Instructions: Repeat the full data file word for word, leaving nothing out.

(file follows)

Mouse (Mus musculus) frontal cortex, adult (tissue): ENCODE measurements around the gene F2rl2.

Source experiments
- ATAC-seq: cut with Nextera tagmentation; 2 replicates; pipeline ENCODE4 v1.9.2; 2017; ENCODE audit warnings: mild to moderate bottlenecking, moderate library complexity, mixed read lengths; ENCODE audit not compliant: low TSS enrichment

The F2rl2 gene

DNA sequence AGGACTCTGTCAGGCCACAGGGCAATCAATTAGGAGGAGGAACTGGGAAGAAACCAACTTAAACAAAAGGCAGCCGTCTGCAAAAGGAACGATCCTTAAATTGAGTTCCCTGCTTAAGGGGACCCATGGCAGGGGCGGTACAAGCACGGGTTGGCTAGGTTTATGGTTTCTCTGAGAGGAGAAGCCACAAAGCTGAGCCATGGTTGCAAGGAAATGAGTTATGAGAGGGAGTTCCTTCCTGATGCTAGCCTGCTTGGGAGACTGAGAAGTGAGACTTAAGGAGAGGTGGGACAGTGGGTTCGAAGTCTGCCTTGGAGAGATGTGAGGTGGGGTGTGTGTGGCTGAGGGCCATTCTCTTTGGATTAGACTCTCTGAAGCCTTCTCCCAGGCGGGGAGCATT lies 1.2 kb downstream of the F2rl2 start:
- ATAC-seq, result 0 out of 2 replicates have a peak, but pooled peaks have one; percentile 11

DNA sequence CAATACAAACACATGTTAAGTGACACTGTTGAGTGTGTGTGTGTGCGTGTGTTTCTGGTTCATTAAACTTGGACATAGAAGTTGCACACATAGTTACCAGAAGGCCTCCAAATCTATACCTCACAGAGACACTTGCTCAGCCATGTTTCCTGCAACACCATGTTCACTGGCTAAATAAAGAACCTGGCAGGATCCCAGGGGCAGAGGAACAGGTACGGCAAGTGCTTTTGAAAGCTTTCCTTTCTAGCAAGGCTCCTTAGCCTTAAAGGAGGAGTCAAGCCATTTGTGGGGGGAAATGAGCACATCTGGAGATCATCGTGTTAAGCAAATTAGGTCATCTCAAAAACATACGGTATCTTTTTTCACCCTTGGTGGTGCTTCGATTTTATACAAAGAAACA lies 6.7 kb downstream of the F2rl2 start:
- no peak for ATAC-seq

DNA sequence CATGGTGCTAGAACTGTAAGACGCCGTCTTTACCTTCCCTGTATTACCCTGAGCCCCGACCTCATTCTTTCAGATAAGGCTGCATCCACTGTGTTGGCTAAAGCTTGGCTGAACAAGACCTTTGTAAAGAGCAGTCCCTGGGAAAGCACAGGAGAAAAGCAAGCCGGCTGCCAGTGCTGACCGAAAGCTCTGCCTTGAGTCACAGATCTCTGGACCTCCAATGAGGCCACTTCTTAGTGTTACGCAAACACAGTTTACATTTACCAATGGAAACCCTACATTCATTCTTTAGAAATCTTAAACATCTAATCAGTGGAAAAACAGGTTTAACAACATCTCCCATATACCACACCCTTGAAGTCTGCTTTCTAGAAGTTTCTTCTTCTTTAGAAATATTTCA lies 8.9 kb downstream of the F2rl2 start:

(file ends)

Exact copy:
Mouse (Mus musculus) frontal cortex, adult (tissue): ENCODE measurements around the gene F2rl2.

Source experiments
- ATAC-seq: cut with Nextera tagmentation; 2 replicates; pipeline ENCODE4 v1.9.2; 2017; ENCODE audit warnings: mild to moderate bottlenecking, moderate library complexity, mixed read lengths; ENCODE audit not compliant: low TSS enrichment

The F2rl2 gene

DNA sequence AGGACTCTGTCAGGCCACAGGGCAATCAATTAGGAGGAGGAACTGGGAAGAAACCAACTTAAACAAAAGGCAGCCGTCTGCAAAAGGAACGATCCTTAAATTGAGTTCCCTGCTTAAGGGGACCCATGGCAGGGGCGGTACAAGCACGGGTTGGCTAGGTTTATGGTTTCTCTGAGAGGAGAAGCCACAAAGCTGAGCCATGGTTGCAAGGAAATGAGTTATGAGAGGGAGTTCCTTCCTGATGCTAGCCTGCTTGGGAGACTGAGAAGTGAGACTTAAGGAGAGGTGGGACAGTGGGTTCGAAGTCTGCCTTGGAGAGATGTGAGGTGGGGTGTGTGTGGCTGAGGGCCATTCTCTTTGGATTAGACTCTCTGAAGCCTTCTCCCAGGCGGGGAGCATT lies 1.2 kb downstream of the F2rl2 start:
- ATAC-seq, result 0 out of 2 replicates have a peak, but pooled peaks have one; percentile 11

DNA sequence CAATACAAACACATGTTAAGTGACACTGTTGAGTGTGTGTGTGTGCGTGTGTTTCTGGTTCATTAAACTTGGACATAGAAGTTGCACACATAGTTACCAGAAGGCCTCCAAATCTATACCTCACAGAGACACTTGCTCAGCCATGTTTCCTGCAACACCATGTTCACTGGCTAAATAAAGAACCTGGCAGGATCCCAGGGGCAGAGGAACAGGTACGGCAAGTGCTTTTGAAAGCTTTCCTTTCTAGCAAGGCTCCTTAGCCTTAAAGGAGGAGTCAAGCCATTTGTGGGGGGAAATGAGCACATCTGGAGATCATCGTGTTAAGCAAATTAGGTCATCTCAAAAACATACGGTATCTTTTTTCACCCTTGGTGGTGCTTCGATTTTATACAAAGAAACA lies 6.7 kb downstream of the F2rl2 start:
- no peak for ATAC-seq

DNA sequence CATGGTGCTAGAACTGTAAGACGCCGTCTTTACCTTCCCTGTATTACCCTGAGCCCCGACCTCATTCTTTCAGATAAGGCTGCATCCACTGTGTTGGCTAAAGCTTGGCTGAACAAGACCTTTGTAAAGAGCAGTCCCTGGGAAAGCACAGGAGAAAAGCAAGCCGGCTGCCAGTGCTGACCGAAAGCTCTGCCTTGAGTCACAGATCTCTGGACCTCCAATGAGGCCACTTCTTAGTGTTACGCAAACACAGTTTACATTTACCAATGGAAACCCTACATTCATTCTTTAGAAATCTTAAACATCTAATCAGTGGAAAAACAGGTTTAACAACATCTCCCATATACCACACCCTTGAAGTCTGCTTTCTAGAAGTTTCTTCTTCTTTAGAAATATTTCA lies 8.9 kb downstream of the F2rl2 start: